Canadian Position The Canadian Arbitration Bill supports the combination of arbitration and conciliation and stipulates: (1) It is not incompatible with an arbitration agreement for an arbitral tribunal to encourage settlement of the dispute and, with the agreement of the parties, the arbitral tribunal may use mediation, conciliation or other procedures at any time during the arbitral proceedings to encourage settlement. (2) If, during arbitral proceedings, the parties settle the dispute, the arbitral tribunal shall terminate the proceedings and, if requested by the parties and not objected to by the arbitral tribunal, record the settlement in the form of an arbitral award on agreed terms.


(3) An arbitral award on agreed terms shall be made in accordance with Section 31 and shall state that it is an arbitral award. (4) An arbitral award on agreed terms has the same status and effect as any other arbitral award on the substance of the dispute.

Brazilian Position In Brazil we have the experience that, when the people know that the mediator can exercise functions that are arbitral, they do not tell all the truth, because they know that the truth can be used against them. We feel that sometimes it is difficult when people know that the mediator will be the judge or arbitrator. I do not know the situation in other countries and I know that the culture in Brazil is very, very different from China. But, in Brazil, people would not become very deeply involved in the mediation if they know that the mediator can act as the arbitrator.22

WIPO Position WIPO expressly supports and endorses conciliation (mediation) in arbitration.23





“WIPO Discussion on use of Conciliation in Arbitration”, visited on 11/05/2000. 23 WIPO Mediation Rules and WIPO Arbitration Rules. The following rules and laws endorse the abovesaid permission: UNCITRAL Model Law, French law, Belgian law and rules, the Netherlands law and rules, United States rules, ICC rules, LCIA rules, Swiss rules, Italian rules, Swedish rules, German rules, Russian rules, Austrian rules, WIPO rules, Croatian rules, the Eastern European countries’ rules, Canadian rules, Australian rules, Latin American rules, Hong Kong rules, Singapore rules, Japanese rules, Korean rules, Chinese rules and of course the Indian Law c.f. ibid.


HYBRID FORMS OF ALTERNATE DISPUTE SETTLEMENT WHERE THIRD  PARTY PERFORMS MULTI­FACETED ROLES In the world of commerce practices and quite often laws evolve to serve better the interests of the parties that consolidate the foundations of commerce. Even in the case of Alternate Dispute Resolution the same has occurred. Below are the various hybrid modes of ADR which combine elements of contemporary methods:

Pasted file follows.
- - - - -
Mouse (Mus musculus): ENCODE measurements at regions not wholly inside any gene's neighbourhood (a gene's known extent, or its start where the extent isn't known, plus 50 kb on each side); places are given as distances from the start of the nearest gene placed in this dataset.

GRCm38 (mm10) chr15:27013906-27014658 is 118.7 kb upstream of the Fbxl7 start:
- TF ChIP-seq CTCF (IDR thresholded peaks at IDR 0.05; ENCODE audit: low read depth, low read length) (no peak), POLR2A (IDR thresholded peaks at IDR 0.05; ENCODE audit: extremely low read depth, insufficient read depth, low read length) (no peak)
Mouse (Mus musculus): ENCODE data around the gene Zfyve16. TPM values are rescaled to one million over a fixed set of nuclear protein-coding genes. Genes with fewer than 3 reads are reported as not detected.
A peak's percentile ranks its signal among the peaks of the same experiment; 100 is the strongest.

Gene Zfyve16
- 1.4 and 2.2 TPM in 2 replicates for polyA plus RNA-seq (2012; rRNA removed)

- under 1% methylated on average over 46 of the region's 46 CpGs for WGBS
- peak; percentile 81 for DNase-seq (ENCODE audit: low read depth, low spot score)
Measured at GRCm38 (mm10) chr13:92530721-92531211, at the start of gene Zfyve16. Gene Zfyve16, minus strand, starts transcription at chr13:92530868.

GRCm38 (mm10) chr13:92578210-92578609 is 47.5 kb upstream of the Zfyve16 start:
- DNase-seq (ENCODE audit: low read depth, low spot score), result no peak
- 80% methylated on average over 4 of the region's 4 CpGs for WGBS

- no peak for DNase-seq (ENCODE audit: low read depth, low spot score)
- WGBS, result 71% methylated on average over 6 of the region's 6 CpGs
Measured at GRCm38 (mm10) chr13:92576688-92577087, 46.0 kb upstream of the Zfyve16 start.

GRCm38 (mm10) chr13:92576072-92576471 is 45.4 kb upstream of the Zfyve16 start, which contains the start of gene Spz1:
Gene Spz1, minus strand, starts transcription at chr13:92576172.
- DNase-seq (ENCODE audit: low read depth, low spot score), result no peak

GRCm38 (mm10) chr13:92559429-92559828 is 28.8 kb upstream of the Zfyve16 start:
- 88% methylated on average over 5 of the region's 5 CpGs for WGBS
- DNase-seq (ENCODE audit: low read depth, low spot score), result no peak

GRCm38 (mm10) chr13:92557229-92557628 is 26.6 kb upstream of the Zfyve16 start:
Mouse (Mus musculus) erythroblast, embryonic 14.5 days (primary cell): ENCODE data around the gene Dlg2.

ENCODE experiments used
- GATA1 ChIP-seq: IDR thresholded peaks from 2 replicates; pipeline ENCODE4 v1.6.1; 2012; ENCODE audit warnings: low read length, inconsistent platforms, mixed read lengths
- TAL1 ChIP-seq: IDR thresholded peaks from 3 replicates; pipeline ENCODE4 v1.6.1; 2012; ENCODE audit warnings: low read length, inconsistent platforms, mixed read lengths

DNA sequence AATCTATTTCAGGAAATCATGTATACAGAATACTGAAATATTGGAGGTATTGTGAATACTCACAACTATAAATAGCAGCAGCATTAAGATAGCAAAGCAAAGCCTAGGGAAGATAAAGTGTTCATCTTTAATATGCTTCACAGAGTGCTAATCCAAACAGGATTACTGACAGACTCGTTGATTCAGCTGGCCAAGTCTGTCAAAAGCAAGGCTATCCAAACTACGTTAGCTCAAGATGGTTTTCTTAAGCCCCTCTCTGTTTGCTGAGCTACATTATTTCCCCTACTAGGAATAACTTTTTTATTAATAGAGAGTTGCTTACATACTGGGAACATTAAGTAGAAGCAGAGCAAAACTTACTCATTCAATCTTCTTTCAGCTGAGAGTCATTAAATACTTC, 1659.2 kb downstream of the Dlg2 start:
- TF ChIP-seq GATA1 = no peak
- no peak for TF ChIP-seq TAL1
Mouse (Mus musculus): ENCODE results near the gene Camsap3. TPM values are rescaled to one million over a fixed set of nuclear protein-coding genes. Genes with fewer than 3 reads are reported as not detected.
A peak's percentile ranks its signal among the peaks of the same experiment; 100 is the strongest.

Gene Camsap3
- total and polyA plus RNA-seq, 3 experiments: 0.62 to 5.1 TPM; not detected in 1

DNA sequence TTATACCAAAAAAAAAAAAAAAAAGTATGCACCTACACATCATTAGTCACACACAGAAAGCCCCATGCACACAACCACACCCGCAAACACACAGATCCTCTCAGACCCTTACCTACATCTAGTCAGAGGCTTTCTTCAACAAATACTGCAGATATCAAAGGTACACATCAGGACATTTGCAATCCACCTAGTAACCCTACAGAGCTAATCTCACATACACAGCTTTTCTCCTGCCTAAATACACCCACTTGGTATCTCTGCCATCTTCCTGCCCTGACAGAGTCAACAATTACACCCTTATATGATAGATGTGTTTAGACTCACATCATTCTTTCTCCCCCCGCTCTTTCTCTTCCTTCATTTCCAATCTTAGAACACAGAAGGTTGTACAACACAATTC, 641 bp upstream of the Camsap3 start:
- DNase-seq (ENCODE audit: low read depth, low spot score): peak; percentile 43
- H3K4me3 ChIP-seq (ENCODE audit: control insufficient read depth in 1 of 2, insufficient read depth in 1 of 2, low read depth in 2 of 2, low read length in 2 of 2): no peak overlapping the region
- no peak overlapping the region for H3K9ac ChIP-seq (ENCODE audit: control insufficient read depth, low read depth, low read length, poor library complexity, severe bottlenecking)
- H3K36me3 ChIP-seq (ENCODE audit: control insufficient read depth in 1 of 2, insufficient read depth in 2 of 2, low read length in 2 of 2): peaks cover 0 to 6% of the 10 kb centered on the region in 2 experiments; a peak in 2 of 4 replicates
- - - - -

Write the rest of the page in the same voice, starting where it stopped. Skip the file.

MED­ARB (Mediation Arbitration) This is a procedure where the parties agree to settle their dispute first by attempting conciliation within a specified time, failing which by arbitration. Since the parties agree such is not prohibited by Section 80. This is distinct from conciliation in the course of arbitration proceedings where, if the settlement is reached, the arbitration proceedings are terminated by making an award on agreed terms.24

MEDOLA This is a binding procedure where on the failure of the parties to reach a settlement through mediation, the mediator or arbitrator who had induced the settlement process considers the final offers made by the party during mediation and gives a binding judgement on the basis of what he considers just and fair.25 This controversial procedure is often disputed because of allegations of bias. Aggrieved parties often believe that upon consideration of the offers the adjudicator becomes prejudiced towards the party that seems to be reasonable.


Chandra, Sarvesh, “ADR: Is Conciliation the Best Choice?” in Rao, P.C. & Schefield, William, Alternate Dispute Resolution: What it is and how it works?, Universal Book Pub: Delhi, 1997, p.83. 25 Ibid at 85.



The NIADR is a specialised centre in the National Law School of India University for promoting and providing efficacious Alternate Dispute Resolution. The NIADR has further, in keeping with the policy of other major Arbitral Institutions, framed it’s own rules for conciliation and arbitration. These rules, though borrowed heavily from the new Act, are pleasantly bereft of unnecessary procedural riders and afford enough flexibility to the tribunal to arrive at a full and final decision. Since the rules of the institute are subject to the mandate of the Act the dual roles of arbitrator and conciliator are treated similarly. Rule 13.4 allows the parties to empower the arbitrator as amiable compositor and Rule 17 of the Rules of Arbitration allow for a settlement to be recorded as an award. Furthermore, Rule 11 of the Rules of Conciliation disallows the conciliator to arbitrator provided there is no agreement between the parties to the contrary.26 It is felt that since there is an academic institution at the helm of affairs of the NIADR the tribunals will be sensitive to the need to promote settlements and well equipped to deal with both conciliation and arbitration.